Table 1. ATL to Gremlin Mapping
ATL Expression Gremlin Step
module Gremlin Script
matched_rule definition g.allOfType(type)
abstract_rule definition not mapped
lazy_rule definition def name(type) { body }
abstract_rule body body1
specialized_rule body transform{ body U parent.body }.iterate()
rule_guard(condition) filter{ condition }
out_pattern(srcEl, tgtEl) var out = tHelper.createElement(tgtEl.type, srcEl);
tHelper.resolveTraces(srcEl, tgtEl);
attribute_binding el.setAtt(exp)
helper_definition def name(var self, params){ expression } = { (params) -> name(delegate, params) }
obj.helper(params) obj.helper(params)
global_helper defninition def name(params) { expression }
global_helper computation name(params)
global_variable def name = expression
OCL_Expression Mogwaï2

1. The body of abstract rules is duplicated in the transform step of all its sub-rules.
2. OCL expressions are translated by an improved version of the Mogwaï framework.

3.2. Operation Composition

The above mappings explain how ATL constructs are mapped individually into the corresponding Gremlin steps. In this section we present an overview of the algorithm used to compose these generated steps into a complete query. Listing 2 shows the final Gremlin output for the transformation example shown in Listing 1.

In order to generate a complete Gremlin query, our transformation has to navigate the input ATL model and link the generated elements together. First, the transformation searches all the helper definitions (including global ones) and translates them according to the mapping shown in Table 1. The generated functions are added to the Gremlin script container, making them visible for the translated ATL rules. This first step generates the lines 1 to 8 for the helpers getVisibility. Note that this initial phase also generates the function that registers contextual helpers to the Object metaclass (lines 10-13), allowing method-like invocation in generated expressions.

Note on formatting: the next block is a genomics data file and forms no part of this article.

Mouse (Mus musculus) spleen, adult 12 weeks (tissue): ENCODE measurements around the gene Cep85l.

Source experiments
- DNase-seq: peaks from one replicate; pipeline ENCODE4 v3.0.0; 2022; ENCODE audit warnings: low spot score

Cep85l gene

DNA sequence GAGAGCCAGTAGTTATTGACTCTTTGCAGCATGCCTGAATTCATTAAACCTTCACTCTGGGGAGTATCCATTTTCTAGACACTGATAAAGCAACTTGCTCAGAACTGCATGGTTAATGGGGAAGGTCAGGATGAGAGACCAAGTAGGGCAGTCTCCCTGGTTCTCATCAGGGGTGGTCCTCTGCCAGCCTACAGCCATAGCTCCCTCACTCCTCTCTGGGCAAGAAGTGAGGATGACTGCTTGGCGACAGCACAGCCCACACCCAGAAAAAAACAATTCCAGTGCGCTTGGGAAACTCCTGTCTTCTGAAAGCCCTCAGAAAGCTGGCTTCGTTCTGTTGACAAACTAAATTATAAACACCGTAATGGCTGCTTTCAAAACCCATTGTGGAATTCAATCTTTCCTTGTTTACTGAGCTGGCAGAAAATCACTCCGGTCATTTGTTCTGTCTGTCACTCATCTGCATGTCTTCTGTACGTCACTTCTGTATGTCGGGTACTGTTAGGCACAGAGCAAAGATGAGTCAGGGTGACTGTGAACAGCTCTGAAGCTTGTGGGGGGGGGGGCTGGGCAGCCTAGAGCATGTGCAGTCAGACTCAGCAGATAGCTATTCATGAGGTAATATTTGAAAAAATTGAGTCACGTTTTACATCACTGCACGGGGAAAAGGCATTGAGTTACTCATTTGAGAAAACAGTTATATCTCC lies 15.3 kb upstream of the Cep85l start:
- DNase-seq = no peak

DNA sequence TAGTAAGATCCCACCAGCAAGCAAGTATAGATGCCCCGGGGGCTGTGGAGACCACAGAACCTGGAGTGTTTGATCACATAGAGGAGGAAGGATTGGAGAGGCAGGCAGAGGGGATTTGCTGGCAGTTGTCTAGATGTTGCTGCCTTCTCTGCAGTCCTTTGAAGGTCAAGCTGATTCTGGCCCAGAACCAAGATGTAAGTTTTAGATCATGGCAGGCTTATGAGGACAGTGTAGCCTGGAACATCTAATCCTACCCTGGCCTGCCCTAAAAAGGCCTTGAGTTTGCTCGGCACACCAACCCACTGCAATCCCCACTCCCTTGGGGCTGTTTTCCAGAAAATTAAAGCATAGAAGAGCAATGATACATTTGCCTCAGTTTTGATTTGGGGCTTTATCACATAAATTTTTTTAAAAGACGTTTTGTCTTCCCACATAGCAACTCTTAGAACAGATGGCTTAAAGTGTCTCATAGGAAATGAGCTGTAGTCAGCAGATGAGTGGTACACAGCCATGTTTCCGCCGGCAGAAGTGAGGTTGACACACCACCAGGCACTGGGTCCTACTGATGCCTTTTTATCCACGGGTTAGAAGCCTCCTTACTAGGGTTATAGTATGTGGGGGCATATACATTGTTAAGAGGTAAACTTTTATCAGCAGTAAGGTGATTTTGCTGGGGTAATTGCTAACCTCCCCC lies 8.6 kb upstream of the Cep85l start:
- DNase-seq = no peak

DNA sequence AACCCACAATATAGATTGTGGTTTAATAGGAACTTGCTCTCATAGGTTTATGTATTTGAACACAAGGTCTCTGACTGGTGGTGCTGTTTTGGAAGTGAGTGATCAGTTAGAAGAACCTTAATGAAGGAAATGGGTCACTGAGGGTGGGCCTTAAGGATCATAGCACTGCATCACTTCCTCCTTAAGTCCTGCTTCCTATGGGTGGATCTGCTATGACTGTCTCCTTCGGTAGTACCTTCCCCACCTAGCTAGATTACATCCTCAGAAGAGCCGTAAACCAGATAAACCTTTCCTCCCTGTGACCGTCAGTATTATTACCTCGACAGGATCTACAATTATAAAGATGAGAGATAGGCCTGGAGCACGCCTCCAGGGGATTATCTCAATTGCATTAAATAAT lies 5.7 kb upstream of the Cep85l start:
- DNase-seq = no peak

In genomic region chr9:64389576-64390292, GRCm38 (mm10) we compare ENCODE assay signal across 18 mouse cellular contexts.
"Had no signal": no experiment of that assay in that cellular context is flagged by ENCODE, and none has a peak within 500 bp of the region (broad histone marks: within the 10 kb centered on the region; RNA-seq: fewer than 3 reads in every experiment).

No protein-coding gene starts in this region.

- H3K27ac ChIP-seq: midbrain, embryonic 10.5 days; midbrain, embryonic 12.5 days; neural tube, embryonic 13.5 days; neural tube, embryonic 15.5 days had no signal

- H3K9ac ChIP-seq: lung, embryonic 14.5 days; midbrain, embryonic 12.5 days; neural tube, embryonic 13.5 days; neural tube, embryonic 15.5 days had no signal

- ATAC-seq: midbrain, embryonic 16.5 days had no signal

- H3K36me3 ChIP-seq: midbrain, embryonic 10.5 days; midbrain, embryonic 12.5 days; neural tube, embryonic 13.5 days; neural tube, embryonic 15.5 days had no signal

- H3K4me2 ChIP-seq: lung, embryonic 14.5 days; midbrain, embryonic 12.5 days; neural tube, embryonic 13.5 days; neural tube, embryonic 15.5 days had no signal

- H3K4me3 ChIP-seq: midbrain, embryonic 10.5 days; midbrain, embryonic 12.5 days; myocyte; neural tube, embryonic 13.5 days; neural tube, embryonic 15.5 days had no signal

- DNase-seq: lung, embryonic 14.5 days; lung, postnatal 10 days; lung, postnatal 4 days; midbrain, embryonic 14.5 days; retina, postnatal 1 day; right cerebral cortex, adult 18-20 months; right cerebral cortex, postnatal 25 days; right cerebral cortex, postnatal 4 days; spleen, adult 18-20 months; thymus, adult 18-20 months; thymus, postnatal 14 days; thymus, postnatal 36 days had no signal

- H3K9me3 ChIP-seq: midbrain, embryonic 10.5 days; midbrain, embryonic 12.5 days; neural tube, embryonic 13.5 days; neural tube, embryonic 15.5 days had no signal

Lazy\_rule definitions are then translated into global functions, and added to the Gremlin script container. Out pattern and bindings contained in the Lazy\_rule body are translated into their Gremlin equivalent following the mapping presented in the previous section and appended in the generated function body.

Listing 2. Generated Gremlin Traversal

1  // getVisibility() helper
2  def getVisibility(var vertex) {
3    var result = vertex.getAtt("visibility");
4    if(result == null)
5      return "unknown";
6    else
7      return result;
8  }
10 // Add getVisibility to Vertex method list
11 Vertex.metaClass.getVisibility =
12   { -> getVisibility(delegate) }
14 // MethodToMethodUnit
15 g.allOfKind(Method).filter{
16   def src = it;
17   !(src.getRef("typeParameters").hasNext())
18 }.transform{
19   def src = it;
20   var tgt = tHelper.createElement("MethodUnit", src);
21   tHelper.resolveTraces(src, tgt);
22   tgt.setAtt("kind", src.isKindOf("Constructor") ? "constructor" : "method");
23   tgt.setAtt("export", src.getVisibility());
24   tgt.setRef("codeElement", src.getRef("body").toList() as Set);
25 }.iterate();

Once this initial step has been performed the transformation searches all the matched rules definitions and creates the associated Gremlin instructions. If the rule defines a guard the generated filter step is directly linked after the allOfKind operation in order to select the elements that satisfy the guard’s condition. Then, the transform step (and the associated iterate call) corresponding to the matched rule body is created and added at the end of the traversal. In our example this operation generates lines 15 to 18.